• at a local and practical level, reference areas provide an ideal source of native seed stocks for use in regeneration of degraded land.

Findings and discussion

The table below indicates that poorly accessible land types were less intensively sampled than the survey average, whereas the more accessible washplains were sampled at the same intensity as the survey average. The more productive alluvial river plains were sampled more intensively than average.

Summary of traverse ratings by land type for condition class 0011
Land type Total area (km2) % of total area Total no. of ratings % of total ratings Total 001 ratings % of 001 ratings2 Sampling intensity3
Rough hills 4724 5.5 344 2.5 16 4.6 14
Stony hills and plains 1927 2.2 310 2.3 9 2.9 6
Quartz hills and plains 10 050 11.7 1222 9 16 1.3 8
Breakaways and granitic plains 12 584 14.7 1897 13.9 53 2.8 7
Complex stony and alluvial plains 1722 2.0 294 2.2 9 3.1 6
Permian stony plains 987 1.2 152 1.1 5 3.3 6
Plains of laterite and parent rock 3013 3.5 580 4.3 19 3.3 5
Saline stony plains 471 0.5 118 0.9 2 1.7 4
Spinifex sandplain 67 0.1 21 0.2 5 23.8 3
Bowgada sandplain 9076 10.6 929 6.8 109 11.7 10
Mallee sandplain 290 0.3 17 0.1 2 11.8 17
Sandplain with drainage floors 1087 1.3 143 1.0 4 2.8 8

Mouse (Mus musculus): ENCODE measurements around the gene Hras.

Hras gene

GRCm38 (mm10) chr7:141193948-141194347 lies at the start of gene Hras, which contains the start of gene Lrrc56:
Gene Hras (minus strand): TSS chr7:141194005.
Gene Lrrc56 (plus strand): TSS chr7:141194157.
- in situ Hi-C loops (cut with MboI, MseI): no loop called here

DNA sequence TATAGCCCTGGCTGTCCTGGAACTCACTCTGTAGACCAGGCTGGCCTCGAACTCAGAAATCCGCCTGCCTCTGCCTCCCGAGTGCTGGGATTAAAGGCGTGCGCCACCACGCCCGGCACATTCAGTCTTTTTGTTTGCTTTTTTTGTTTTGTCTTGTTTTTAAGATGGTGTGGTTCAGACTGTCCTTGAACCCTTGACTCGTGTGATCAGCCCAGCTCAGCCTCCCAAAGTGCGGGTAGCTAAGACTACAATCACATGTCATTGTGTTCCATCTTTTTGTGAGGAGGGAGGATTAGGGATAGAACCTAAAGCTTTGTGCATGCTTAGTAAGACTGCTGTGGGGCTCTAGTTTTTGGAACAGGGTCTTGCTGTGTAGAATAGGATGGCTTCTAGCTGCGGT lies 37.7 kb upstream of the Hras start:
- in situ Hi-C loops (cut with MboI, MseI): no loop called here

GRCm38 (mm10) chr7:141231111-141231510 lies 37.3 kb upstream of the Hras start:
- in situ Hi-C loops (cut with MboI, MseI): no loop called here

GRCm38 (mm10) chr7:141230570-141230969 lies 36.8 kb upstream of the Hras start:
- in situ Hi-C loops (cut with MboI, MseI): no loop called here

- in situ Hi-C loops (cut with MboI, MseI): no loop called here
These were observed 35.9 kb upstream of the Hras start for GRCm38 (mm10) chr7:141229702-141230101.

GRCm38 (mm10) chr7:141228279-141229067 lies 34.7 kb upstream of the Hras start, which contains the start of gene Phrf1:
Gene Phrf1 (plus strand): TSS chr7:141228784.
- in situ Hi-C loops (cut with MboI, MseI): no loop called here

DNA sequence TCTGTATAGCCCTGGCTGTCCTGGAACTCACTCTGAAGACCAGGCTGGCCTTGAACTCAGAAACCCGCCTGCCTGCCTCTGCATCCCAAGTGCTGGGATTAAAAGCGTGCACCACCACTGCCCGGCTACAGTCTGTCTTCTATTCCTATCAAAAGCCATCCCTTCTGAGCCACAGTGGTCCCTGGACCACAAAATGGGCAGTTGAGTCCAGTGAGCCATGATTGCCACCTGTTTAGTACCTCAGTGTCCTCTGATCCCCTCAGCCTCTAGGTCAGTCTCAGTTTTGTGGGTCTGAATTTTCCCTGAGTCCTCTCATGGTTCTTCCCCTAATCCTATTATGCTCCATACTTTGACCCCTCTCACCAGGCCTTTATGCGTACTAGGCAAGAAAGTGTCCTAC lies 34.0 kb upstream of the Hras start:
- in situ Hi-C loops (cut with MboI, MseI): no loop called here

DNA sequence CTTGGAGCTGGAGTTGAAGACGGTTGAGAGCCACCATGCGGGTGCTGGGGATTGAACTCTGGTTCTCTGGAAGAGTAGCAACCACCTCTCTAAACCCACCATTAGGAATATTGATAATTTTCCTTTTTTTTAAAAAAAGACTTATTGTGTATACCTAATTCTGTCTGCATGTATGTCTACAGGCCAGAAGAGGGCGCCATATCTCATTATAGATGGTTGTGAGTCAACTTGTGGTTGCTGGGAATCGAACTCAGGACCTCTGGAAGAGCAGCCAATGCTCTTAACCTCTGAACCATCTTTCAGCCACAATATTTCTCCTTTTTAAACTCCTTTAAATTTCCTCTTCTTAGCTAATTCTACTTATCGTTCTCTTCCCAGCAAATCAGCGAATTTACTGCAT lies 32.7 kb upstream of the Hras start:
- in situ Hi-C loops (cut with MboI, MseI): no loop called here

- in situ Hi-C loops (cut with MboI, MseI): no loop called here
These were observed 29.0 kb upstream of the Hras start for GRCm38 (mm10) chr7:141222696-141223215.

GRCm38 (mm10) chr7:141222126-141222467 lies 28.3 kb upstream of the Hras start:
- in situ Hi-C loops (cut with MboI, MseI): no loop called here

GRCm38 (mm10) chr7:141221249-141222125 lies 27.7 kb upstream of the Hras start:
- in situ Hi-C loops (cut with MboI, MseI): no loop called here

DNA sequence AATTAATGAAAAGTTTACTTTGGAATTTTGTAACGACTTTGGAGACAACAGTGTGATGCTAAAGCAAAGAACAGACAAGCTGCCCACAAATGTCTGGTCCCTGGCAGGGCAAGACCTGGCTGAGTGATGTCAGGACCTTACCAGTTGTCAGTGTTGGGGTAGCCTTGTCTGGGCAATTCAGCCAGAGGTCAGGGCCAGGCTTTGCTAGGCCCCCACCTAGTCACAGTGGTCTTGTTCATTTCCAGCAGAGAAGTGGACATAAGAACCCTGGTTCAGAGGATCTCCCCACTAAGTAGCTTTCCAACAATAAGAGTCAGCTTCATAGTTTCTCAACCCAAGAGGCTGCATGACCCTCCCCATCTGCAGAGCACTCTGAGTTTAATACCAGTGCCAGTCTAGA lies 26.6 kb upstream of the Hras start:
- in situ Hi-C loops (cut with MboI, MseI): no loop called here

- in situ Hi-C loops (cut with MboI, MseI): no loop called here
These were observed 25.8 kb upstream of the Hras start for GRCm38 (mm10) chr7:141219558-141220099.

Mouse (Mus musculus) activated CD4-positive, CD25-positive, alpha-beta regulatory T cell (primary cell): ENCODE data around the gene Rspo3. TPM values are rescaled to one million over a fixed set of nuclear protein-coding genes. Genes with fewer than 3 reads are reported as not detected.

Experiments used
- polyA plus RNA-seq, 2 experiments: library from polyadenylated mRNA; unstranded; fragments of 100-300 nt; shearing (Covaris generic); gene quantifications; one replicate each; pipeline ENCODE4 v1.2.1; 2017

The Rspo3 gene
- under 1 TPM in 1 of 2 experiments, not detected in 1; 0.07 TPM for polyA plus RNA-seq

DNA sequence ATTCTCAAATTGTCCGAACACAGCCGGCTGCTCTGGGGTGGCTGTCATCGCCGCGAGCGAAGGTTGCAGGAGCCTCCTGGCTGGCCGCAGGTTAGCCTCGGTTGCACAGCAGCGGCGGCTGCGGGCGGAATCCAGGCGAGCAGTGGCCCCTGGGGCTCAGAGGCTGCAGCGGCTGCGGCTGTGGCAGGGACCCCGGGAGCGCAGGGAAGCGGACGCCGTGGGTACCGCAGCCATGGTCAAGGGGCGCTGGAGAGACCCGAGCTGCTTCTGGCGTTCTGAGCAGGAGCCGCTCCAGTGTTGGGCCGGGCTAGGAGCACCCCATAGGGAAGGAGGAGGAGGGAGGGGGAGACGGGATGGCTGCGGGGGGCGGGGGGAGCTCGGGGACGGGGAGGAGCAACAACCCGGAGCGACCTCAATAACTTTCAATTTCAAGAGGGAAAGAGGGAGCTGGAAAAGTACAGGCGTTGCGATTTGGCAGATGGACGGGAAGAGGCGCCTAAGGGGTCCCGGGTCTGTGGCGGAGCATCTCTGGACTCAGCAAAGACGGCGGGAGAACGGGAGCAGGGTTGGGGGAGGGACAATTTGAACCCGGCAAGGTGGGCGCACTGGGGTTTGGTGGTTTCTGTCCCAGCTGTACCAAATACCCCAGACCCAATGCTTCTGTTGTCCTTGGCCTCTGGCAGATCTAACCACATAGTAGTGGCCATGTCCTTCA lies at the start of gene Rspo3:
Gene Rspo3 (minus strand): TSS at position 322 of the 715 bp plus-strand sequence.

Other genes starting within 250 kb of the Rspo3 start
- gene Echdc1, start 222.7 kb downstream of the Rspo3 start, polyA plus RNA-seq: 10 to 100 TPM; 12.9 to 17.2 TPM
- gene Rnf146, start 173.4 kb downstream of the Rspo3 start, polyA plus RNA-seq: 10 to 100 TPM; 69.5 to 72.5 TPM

Hardpan plains and wanderrie banks 6875 8.0 1067 7.8 31 2.9 6
Wash plains on hardpan 23 284 27.2 4220 31.0 78 1.8 6
Calcreted river plains 2091 2.4 535 3.9 27 5.0 4
Alluvial river plains 5689 6.6 1557 11.4 38 2.4 4
Salt lakes with alluvial plains 1649 1.9 185 1.4 33 17.8 9
Clay plains 76 0.1 19 0.1 2 10.5 4
Partly saline lake beds 55 0.1 11 0.1 0 0 5
Totals 85 717 100% 13 621 100% 458 3.4 6.4

1 Condition class 001 = no wind or water erosion, very good vegetation condition.

2 Per cent of 001 ratings per land type = number of 001 ratings/total number of ratings.

3 Sampling intensity = the number of square kilometres per traverse rating.
The table also shows the uneven distribution of 001 traverse ratings. Less pastorally valuable land types such as extensive sandplain have a much higher proportion of 001 ratings than do more productive land types. The very low proportion of 001 ratings on some land types suggests that locating reference areas on these types may be difficult.

Eighty-three potential reference areas were identified. Of these, 42 satisfied the criteria of having three or more sequential 001 ratings, 14 satisfied the criteria of two consecutive 001 ratings and 27 satisfied less rigorous criteria.

On six of the land types, no reference areas satisfying the major criteria of having three or more 001 ratings were found. In some instances this was because of the land types' small size and lack of sampling. But in other cases, it reflected the overall poor condition of the land type. In order to locate some potential reference sites, it was necessary to adopt the lesser criteria as previously described.

Additional information is available from detailed inventory and condition sampling sites adjacent to the possible reference areas as an appendix to the full report

Contact information

Kath Ryan
+61 (0)8 9166 4015


Kath Ryan